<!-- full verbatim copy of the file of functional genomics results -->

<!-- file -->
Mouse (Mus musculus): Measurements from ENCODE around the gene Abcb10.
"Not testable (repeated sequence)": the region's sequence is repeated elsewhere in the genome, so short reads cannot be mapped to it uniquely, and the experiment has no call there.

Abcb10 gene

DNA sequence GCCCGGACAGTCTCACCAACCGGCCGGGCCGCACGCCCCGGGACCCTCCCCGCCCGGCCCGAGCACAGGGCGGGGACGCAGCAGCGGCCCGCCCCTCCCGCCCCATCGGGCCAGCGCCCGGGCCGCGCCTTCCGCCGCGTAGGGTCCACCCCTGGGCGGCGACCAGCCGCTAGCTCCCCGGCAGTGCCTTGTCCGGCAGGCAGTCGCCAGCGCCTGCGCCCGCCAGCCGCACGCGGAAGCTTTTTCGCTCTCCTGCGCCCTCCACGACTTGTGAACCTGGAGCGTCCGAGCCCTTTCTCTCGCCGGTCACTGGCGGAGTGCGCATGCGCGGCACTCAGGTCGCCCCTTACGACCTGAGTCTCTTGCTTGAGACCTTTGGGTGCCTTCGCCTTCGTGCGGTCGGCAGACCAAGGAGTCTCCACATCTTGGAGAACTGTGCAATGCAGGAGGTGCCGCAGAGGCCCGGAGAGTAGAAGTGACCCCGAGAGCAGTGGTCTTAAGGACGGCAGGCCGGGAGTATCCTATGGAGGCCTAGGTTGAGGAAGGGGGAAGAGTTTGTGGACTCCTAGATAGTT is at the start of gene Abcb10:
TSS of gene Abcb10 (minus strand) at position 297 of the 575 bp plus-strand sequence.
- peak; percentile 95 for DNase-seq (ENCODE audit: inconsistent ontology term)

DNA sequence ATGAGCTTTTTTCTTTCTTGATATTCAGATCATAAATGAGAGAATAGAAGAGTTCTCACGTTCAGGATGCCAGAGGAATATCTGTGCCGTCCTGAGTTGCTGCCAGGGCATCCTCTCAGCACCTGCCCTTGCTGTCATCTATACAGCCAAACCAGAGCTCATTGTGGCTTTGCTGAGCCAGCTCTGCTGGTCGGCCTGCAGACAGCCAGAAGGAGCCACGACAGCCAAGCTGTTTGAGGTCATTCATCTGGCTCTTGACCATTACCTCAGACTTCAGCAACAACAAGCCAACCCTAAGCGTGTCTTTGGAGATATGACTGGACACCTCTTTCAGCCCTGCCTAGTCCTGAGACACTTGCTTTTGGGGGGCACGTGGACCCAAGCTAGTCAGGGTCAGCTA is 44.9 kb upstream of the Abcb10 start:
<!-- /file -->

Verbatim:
Mouse (Mus musculus): Measurements from ENCODE around the gene Abcb10.
"Not testable (repeated sequence)": the region's sequence is repeated elsewhere in the genome, so short reads cannot be mapped to it uniquely, and the experiment has no call there.

Abcb10 gene

DNA sequence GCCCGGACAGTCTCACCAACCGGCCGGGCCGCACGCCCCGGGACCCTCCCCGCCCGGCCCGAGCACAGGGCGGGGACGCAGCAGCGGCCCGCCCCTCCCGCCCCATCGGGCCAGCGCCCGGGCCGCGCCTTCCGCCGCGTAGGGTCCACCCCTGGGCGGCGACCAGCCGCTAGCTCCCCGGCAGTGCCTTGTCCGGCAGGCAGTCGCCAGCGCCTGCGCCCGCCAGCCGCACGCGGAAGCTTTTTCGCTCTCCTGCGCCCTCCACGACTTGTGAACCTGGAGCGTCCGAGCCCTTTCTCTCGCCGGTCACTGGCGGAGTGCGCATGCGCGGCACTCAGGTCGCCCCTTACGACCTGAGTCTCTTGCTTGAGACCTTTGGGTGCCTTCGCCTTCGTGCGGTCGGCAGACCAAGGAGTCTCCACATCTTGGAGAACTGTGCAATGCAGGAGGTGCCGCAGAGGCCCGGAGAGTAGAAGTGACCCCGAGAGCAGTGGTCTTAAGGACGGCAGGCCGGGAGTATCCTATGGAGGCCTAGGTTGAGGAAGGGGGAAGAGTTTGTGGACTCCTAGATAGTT is at the start of gene Abcb10:
TSS of gene Abcb10 (minus strand) at position 297 of the 575 bp plus-strand sequence.
- peak; percentile 95 for DNase-seq (ENCODE audit: inconsistent ontology term)

DNA sequence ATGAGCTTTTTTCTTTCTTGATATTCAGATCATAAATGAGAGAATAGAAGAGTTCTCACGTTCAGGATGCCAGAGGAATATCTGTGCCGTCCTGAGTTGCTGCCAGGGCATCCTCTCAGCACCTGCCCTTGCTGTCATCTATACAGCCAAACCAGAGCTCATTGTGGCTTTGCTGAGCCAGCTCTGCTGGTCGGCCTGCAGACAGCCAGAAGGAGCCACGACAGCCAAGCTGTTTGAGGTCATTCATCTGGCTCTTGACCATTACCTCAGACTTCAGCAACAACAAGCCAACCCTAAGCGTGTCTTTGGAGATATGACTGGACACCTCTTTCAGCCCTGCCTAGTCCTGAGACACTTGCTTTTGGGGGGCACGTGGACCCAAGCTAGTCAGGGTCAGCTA is 44.9 kb upstream of the Abcb10 start: